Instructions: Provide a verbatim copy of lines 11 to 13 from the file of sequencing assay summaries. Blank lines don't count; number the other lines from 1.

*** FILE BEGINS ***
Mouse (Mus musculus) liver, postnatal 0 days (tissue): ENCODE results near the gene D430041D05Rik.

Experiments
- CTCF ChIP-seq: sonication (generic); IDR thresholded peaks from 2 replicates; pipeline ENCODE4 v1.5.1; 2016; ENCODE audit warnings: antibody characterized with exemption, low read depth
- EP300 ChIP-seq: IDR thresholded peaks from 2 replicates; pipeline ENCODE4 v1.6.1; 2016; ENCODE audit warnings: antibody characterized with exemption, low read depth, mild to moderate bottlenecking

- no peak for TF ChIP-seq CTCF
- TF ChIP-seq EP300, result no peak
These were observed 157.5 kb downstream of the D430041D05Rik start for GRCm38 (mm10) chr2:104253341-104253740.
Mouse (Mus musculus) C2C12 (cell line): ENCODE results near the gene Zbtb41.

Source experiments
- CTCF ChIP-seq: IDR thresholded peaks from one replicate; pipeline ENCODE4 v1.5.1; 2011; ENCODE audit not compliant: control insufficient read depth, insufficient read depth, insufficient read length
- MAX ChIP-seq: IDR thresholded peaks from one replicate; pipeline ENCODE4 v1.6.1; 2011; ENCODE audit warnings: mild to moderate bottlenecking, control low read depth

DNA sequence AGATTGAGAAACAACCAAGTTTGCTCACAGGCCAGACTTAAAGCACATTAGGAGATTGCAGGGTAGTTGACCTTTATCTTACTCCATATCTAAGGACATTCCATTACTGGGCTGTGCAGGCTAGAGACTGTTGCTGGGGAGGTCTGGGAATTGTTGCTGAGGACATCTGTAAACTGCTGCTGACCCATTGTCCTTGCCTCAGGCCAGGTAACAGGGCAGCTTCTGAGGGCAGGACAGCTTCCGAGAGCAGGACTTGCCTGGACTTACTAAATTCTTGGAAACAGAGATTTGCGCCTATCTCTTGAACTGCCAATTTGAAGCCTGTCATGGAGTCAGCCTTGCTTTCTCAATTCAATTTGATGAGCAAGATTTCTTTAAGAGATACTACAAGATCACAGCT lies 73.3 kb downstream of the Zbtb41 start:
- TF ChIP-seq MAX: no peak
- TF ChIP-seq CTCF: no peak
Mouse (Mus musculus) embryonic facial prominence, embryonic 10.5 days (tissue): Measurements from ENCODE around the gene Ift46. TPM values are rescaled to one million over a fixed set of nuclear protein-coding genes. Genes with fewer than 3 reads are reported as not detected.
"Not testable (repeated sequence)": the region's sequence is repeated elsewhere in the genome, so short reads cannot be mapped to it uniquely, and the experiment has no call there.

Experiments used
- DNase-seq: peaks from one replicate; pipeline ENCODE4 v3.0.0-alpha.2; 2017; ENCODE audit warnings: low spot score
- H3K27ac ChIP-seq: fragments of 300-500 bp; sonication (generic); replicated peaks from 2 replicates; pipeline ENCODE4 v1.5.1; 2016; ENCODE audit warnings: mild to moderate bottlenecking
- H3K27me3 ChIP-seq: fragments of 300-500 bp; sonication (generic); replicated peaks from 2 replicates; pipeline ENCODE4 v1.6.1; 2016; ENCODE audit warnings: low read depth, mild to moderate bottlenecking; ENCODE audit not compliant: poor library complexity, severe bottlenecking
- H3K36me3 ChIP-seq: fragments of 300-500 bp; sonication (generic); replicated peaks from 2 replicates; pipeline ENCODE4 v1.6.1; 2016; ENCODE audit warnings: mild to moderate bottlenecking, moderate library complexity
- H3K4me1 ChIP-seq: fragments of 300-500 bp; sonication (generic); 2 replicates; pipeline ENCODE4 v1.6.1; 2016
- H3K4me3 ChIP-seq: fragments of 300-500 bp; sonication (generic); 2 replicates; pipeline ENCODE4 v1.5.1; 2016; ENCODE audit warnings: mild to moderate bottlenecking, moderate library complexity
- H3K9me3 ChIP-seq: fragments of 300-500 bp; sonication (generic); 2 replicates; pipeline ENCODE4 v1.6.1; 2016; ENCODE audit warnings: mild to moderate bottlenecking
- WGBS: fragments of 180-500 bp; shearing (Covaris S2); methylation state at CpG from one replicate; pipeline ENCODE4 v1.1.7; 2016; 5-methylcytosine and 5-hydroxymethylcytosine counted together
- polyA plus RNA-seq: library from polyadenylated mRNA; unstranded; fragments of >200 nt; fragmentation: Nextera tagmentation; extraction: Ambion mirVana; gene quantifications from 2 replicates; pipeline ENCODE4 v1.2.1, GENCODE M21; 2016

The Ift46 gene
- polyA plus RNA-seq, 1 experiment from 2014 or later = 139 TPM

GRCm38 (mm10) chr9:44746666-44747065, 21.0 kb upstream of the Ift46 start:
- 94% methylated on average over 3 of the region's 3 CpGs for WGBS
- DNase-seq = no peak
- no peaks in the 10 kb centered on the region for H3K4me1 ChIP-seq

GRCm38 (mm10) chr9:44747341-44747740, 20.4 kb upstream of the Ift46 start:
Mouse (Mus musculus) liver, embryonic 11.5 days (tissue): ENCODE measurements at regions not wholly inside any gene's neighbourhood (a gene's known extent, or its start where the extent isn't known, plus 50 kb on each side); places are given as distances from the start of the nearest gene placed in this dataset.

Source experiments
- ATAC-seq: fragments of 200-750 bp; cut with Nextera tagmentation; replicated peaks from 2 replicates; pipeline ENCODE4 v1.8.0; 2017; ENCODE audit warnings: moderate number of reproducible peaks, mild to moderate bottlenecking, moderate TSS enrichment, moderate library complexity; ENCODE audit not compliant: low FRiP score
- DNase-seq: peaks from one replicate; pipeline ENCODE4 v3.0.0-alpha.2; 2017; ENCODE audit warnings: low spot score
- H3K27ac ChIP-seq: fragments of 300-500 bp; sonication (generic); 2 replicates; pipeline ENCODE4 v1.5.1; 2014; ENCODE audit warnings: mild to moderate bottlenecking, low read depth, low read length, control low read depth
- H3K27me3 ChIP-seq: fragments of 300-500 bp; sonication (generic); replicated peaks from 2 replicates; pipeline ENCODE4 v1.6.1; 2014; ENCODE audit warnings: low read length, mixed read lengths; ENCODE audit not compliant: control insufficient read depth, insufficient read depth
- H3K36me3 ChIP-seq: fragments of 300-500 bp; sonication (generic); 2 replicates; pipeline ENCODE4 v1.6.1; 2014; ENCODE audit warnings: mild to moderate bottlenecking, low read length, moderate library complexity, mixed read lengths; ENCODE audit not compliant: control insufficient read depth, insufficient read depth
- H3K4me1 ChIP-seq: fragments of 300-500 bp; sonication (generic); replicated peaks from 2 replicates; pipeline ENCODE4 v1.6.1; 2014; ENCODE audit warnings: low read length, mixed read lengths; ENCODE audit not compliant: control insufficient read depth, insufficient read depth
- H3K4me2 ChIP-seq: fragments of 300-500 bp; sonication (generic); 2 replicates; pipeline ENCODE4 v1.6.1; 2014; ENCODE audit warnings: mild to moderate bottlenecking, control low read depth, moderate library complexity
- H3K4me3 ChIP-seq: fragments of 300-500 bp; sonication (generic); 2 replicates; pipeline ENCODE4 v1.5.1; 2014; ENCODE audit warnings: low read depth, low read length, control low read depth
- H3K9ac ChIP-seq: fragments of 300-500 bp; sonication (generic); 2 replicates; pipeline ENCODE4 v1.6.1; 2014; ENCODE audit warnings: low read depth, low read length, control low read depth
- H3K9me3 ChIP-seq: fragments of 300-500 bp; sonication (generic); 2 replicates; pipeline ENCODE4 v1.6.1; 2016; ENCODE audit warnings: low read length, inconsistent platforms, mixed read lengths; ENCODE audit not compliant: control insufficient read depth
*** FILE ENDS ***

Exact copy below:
- MAX ChIP-seq: IDR thresholded peaks from one replicate; pipeline ENCODE4 v1.6.1; 2011; ENCODE audit warnings: mild to moderate bottlenecking, control low read depth

DNA sequence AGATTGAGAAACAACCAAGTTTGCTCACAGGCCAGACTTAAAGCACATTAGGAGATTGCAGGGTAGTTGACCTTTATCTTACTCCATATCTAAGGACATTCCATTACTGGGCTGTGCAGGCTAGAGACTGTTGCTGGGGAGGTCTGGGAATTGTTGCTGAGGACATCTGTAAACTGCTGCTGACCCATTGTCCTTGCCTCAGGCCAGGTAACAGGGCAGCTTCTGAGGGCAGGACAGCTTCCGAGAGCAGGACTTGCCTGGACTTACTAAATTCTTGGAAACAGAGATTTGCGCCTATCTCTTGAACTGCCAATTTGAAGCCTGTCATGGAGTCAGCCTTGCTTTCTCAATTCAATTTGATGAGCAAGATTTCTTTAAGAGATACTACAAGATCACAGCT lies 73.3 kb downstream of the Zbtb41 start:
- TF ChIP-seq MAX: no peak